How off-grid solar would change peoples’ lives

Communities that lived without electricity now have proper lighting through the installation of off-grid renewable energy systems. This has also improved their wellbeing and safety and has led to reduced kerosene usage.

According to a Technology-enabled social impact firm, more than 35,000 customers from 49 off-grid energy organizations in 17 nations were interviewed for three years to be able to compile the study. Among those who sponsored the publication included US development investor Acumen, Energy Efficiency Alliance for Access Coalition, Shell New Energies, 60 Decibels parent company and the UK government development finance body, CDC Group.

In their research, 60 Decibels found out that 37% of it’s the interviewees were living in poverty, despite the availability of financial increment. These limits number seven of the progress towards the United Nations Sustainable Development Goal (SDG).

Growth objective shortcoming

The UN’s determination of having people access to sustainable, reliable, affordable as well as modern energy for all by 2030, and possible defects have call attention to five other global agencies. These include United Nations Statistics divisions, International Energy Agency, World Bank, World Health Organization, and International Renewable Energy Agency. They said that 650 million people would still be living without electricity, with 90% of them in Sub-Saharan Africa. The main target of the 60 Decibels respondents was from Sub-Saharan and Southeast Asian countries.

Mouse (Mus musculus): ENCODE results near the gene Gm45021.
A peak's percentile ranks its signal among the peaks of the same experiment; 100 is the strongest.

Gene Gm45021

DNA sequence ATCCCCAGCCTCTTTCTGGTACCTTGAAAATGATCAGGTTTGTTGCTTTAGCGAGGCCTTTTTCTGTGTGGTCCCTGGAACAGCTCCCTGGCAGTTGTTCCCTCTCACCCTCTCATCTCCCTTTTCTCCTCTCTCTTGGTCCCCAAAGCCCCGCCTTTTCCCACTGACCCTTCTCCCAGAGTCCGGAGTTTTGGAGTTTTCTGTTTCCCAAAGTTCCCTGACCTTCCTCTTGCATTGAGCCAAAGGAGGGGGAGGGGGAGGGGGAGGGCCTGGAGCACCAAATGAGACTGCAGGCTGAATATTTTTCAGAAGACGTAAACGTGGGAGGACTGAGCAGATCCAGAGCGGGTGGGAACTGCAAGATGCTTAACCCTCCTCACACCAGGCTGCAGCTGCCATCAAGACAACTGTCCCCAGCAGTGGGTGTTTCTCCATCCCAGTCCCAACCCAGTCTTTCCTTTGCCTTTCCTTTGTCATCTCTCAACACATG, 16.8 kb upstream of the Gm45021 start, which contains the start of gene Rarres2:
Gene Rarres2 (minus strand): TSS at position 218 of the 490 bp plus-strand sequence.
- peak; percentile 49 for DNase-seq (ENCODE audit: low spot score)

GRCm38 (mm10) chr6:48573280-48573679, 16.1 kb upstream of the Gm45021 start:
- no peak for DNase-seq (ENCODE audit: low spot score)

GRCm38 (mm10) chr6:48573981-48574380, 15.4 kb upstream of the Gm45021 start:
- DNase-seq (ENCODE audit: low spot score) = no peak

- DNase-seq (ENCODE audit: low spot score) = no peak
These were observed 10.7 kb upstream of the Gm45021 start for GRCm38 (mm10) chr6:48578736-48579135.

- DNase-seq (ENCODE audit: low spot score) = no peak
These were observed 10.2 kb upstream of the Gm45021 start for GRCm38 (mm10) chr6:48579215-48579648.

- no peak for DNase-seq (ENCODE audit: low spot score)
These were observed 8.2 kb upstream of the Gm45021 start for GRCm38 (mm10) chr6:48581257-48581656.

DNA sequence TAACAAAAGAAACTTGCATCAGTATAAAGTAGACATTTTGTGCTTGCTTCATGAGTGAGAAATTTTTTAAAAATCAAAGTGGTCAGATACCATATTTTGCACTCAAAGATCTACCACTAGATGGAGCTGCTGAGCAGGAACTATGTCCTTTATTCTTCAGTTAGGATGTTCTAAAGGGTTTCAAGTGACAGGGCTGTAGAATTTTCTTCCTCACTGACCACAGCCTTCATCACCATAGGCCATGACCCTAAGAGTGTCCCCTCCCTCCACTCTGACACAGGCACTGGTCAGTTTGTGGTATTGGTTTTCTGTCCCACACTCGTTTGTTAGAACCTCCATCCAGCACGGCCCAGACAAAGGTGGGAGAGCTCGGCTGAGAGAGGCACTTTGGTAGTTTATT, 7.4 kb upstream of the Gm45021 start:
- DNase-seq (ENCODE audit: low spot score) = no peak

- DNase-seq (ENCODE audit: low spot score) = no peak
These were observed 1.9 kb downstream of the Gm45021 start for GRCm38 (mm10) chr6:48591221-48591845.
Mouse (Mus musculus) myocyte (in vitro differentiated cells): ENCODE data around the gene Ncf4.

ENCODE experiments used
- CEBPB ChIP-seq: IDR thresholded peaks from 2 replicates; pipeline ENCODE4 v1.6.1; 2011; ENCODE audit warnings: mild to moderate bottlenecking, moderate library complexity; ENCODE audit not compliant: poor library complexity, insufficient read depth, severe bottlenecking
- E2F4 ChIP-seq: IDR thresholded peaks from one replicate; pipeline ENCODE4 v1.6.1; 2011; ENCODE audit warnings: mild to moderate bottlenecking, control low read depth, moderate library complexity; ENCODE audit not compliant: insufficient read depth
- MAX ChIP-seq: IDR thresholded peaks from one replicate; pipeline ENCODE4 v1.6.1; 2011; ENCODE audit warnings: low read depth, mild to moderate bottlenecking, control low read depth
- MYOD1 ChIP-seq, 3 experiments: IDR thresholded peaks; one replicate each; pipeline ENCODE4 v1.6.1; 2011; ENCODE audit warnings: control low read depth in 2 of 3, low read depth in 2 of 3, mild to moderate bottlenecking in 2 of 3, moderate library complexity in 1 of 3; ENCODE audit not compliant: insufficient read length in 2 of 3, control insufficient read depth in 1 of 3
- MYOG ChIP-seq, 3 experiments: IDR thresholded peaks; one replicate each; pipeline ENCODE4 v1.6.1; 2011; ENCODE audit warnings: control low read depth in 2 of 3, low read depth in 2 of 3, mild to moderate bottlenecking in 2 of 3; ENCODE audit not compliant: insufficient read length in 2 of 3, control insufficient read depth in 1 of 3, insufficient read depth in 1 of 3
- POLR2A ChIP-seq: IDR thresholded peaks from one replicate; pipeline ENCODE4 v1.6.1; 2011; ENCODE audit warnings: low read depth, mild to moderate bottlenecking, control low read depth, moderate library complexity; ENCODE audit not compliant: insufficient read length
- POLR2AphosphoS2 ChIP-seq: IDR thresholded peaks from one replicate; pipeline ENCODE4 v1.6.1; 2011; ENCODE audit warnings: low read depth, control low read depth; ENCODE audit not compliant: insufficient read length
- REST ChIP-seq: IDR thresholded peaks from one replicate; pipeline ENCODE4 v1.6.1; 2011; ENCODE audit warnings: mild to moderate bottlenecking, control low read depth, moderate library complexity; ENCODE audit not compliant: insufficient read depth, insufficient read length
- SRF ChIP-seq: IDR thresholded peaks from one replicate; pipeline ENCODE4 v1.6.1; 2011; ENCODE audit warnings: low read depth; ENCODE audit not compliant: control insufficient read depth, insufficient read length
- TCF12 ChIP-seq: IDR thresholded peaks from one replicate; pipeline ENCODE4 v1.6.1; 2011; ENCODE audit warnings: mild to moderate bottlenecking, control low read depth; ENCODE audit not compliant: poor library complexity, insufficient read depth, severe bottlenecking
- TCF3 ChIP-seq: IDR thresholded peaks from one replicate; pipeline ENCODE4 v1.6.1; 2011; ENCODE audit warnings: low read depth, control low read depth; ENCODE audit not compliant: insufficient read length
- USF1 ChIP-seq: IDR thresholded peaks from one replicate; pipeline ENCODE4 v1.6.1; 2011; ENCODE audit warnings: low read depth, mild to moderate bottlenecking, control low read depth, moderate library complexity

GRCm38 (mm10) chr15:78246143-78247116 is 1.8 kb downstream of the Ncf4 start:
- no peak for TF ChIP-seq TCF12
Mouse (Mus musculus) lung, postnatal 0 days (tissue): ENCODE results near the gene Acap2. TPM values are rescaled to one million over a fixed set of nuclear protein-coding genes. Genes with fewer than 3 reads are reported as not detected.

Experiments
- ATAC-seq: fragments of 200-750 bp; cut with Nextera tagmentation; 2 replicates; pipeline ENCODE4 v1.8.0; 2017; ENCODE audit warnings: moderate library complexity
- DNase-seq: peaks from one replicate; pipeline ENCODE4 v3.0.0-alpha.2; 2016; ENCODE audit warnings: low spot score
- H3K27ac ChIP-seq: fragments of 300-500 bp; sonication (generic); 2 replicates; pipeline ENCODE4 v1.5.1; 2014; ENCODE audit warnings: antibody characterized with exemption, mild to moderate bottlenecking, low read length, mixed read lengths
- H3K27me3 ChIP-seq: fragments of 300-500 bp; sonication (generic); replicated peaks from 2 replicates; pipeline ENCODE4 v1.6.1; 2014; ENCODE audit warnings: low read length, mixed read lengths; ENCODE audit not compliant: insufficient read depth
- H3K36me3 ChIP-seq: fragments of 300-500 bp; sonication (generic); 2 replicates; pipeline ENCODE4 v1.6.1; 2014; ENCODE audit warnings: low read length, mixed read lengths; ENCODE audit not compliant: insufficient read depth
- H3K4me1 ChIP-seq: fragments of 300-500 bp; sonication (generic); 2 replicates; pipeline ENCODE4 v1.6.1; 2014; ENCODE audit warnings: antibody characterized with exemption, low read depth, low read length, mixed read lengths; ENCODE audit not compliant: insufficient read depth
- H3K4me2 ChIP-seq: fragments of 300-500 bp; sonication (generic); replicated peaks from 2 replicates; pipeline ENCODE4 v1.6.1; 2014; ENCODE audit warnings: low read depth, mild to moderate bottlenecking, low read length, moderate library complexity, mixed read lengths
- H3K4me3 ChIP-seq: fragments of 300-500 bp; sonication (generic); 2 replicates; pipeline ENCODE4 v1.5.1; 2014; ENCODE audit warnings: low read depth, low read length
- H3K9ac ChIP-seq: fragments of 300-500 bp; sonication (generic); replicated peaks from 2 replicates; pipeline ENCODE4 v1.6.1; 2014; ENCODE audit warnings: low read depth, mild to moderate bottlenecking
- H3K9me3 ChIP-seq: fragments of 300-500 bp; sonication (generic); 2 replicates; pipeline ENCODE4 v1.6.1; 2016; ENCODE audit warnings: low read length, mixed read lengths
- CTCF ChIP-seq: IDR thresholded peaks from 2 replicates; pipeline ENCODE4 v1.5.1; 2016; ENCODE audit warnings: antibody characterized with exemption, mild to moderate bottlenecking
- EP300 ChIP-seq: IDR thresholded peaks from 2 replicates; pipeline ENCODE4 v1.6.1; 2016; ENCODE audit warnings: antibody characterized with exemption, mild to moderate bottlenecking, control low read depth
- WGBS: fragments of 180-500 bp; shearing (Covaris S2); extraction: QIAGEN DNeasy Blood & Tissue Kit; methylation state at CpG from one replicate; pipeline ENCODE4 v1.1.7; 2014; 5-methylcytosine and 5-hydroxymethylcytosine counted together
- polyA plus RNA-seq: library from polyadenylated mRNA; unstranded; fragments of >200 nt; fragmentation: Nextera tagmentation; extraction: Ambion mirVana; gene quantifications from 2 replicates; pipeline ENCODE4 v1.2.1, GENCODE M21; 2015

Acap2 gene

But despite the challenges, the survey found out that the social impact of power access is real. It showed that 88% of the people had improved their quality of life as a result of the energy product. Through the support of the owners of the US giant Standard Oil Company,  the TP Renewable Microgrid Entity, and Tata Power, the project is targeting to install ten thousand mini-grids in India, which will serve 25 million people and 5 million households.

Backing by Oil Company

The Cross-boundary Energy Access (CBEA) in July said that $5.5 million would be deployed in Tanzania for the installation of 60 mini-grids. The tender was given to Shell New Energies that was to sell the resulting infrastructure for recycling the capital invested.

Solar dominance

Solar is estimated to take around 85% of the off-grid solutions. The survey by 60 Decibels showed that many people criticized the price been too high. The report showed that over-indebtedness is a little but significant issue, where 4% of the respondents said that power payment was a huge burden. 5% of the respondents said that they are forced to reduce food consumption costs to pay the energy.

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